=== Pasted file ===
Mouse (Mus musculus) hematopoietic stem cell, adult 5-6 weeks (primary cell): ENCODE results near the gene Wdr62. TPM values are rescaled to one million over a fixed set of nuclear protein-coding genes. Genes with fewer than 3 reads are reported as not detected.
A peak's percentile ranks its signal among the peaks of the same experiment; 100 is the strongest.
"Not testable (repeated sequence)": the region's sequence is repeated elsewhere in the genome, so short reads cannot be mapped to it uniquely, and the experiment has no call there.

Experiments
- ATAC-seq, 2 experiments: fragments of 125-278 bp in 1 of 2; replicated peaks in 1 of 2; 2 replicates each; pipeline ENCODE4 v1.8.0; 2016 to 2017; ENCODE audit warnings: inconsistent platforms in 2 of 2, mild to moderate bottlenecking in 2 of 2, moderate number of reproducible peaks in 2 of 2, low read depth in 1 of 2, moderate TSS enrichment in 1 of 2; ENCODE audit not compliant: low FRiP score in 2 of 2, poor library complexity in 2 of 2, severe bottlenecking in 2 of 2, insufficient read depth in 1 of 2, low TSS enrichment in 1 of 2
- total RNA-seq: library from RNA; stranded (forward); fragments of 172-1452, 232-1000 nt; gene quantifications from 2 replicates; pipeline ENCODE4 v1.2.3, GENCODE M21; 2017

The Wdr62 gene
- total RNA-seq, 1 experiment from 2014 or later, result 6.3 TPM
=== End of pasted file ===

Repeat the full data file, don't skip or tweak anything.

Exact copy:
Mouse (Mus musculus) hematopoietic stem cell, adult 5-6 weeks (primary cell): ENCODE results near the gene Wdr62. TPM values are rescaled to one million over a fixed set of nuclear protein-coding genes. Genes with fewer than 3 reads are reported as not detected.
A peak's percentile ranks its signal among the peaks of the same experiment; 100 is the strongest.
"Not testable (repeated sequence)": the region's sequence is repeated elsewhere in the genome, so short reads cannot be mapped to it uniquely, and the experiment has no call there.

Experiments
- ATAC-seq, 2 experiments: fragments of 125-278 bp in 1 of 2; replicated peaks in 1 of 2; 2 replicates each; pipeline ENCODE4 v1.8.0; 2016 to 2017; ENCODE audit warnings: inconsistent platforms in 2 of 2, mild to moderate bottlenecking in 2 of 2, moderate number of reproducible peaks in 2 of 2, low read depth in 1 of 2, moderate TSS enrichment in 1 of 2; ENCODE audit not compliant: low FRiP score in 2 of 2, poor library complexity in 2 of 2, severe bottlenecking in 2 of 2, insufficient read depth in 1 of 2, low TSS enrichment in 1 of 2
- total RNA-seq: library from RNA; stranded (forward); fragments of 172-1452, 232-1000 nt; gene quantifications from 2 replicates; pipeline ENCODE4 v1.2.3, GENCODE M21; 2017

The Wdr62 gene
- total RNA-seq, 1 experiment from 2014 or later, result 6.3 TPM